Company Time, Company Dime

At least once in every job I’ve held in college, a supervisor or manager has mentioned that I now represent the company/organization/campus department and that I must be careful of what I post online. It’s easy to consider yourself “off the clock” when you are not technically punched in. But as long as you have an online presence, you are constantly clocked in for the world to see.

From an individual perspective, the biggest implication concerning social media use in the workforce, in my opinion, is using it as an outlet or posting confidential information about your company. I tie my social media accounts to my employers, not only to build my brand within the professional world, but also the hold myself accountable that everything and anything I post online will be seen by current or future employers. By doing this, I am constantly reminded that nothing I upload is private.

But at the same time, a company executive will argue the biggest implication is using company time to check personal social media accounts. There is not much substance to the argument supporting those that do this since company time should be on the company. However, a 2012 survey found that 64 percent of employees visit non-work related websites every day at work, with the most popular website being Facebook. To sum it up, the Children’s Hospital of Los Angeles puts it best. Though it does not have an elaborate social media policy, it does emphasize what the company can do with any employee’s postings:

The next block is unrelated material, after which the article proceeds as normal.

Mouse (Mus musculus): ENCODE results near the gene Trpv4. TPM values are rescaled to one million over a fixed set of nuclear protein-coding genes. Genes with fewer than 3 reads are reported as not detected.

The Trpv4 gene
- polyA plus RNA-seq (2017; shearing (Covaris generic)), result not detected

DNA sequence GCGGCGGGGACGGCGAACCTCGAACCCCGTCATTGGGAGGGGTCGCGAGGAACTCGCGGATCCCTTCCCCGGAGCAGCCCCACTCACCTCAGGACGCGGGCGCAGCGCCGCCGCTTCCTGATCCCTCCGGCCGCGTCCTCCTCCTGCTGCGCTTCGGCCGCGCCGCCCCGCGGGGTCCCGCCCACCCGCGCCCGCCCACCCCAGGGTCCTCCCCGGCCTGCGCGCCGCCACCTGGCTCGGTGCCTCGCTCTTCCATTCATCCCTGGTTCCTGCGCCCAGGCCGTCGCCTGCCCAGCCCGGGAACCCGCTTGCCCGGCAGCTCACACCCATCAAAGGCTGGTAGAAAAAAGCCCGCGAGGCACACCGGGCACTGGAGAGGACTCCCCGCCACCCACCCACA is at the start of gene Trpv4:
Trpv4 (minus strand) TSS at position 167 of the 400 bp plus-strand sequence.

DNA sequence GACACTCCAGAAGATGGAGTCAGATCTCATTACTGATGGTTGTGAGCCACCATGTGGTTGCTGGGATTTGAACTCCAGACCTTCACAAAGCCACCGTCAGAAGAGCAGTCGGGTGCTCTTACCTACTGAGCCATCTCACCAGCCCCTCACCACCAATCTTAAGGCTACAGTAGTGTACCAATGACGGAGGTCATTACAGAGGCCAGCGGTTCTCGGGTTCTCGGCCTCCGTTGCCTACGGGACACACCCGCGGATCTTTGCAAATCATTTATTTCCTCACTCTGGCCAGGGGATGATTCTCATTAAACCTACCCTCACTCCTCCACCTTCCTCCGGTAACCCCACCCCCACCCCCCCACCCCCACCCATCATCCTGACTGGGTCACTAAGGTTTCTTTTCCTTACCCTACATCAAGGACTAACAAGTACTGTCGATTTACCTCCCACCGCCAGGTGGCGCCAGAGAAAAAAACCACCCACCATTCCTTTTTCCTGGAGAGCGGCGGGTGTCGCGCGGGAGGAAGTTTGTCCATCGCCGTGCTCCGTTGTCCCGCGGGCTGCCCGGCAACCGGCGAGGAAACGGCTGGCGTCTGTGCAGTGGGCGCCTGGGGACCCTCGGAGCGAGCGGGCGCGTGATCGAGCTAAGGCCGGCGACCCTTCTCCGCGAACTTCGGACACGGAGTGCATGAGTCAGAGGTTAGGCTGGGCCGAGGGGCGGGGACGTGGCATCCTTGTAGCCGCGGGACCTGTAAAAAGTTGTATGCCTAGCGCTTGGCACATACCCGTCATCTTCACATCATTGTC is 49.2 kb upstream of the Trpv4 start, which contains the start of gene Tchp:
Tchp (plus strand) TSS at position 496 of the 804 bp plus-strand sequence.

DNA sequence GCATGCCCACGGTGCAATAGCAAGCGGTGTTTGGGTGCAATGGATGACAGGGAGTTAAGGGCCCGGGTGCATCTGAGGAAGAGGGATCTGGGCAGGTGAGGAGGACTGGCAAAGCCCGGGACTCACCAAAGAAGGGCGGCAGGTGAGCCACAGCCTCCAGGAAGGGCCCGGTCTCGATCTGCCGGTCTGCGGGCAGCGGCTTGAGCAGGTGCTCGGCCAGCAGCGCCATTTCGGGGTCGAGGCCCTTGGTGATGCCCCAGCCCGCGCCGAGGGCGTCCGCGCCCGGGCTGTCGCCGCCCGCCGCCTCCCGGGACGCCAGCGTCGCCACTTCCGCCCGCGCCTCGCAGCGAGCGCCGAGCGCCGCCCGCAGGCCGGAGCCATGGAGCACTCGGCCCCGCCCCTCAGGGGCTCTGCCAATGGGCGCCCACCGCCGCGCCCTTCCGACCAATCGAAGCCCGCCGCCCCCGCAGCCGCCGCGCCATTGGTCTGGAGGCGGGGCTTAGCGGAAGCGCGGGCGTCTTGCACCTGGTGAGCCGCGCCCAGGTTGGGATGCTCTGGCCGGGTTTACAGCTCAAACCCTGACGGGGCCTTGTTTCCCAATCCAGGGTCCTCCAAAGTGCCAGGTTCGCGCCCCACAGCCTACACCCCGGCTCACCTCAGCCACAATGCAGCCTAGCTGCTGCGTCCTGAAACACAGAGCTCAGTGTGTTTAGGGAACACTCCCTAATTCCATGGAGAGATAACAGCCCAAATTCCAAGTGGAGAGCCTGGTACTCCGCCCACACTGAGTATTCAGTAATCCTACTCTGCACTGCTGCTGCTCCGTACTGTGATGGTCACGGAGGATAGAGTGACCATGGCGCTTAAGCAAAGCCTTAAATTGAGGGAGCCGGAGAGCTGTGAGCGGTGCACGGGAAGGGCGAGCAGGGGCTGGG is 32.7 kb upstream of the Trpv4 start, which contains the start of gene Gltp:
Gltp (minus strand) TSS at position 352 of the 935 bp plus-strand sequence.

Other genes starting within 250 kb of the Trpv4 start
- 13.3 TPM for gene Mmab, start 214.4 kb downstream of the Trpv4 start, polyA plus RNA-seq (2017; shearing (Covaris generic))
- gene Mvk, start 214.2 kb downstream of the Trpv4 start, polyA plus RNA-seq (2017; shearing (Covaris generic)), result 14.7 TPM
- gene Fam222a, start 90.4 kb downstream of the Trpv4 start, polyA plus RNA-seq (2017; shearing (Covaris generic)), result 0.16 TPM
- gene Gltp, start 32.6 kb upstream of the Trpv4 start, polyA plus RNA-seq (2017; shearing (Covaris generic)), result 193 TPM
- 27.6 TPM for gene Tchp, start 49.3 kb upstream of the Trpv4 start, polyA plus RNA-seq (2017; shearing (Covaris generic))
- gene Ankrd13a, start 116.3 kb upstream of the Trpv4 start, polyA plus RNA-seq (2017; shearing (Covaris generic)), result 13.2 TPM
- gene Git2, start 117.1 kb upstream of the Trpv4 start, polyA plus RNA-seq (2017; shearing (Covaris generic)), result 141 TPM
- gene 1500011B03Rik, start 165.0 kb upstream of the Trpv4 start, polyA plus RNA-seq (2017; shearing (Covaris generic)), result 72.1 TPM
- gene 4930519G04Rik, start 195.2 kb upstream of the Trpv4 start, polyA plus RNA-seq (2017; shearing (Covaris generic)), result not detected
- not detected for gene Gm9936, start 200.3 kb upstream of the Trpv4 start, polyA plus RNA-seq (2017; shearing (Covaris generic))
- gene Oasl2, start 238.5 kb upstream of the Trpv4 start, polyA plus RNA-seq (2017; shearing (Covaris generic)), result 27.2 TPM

As a student responsible for not only my personal accounts but also those affiliated with Marquette (@SeniorChallenge and @LateNightMU), I was interested to see the different policies of universities concerning social media. Because UW-Madison is so close to Marquette, I took a glance at its guidelines and found it interesting how school related and personal use are addressed separately.

Concerning school related use, Madison emphasizes confidentiality, privacy, respect of university time and property, transparency, and liability. The requirements seem pretty self-explanatory — represent the university in the best way possible. However, when it comes to posting as an individual, Madison highlights different guidelines and values that students should keep in mind, including:

  • Be authentic
  • Use a disclaimer
  • Use of the UW-Madison logo and endorsement is forbidden
  • Take the high ground
  • Don’t use someone else’s identity
  • Protect your identity
  • Does it pass the publicity test? (As they well put it, “would you want to see this published in the newspaper or posted on a billboard tomorrow or ten years from now?” )
  • Monitor comments

I suppose social media presence is different when it comes to students in a university and employees in a company. Madison follows more the route of caution instead of warning whereas many companies do the reverse. In the professional world, I think it is more common to be warned against something instead of in preparation of something. Perhaps by the time you are working for a legitimate company, you should be well-knowledged on what not to do and when not to do something online.

With the growing presence and need for social media to promote company projects and engage with fans/customers/clients, more attention should be paid to how employees are using social media, whether that is on company time or not. Social media is a growing industry and with anything that grows, rules and regulations constantly need to be updated.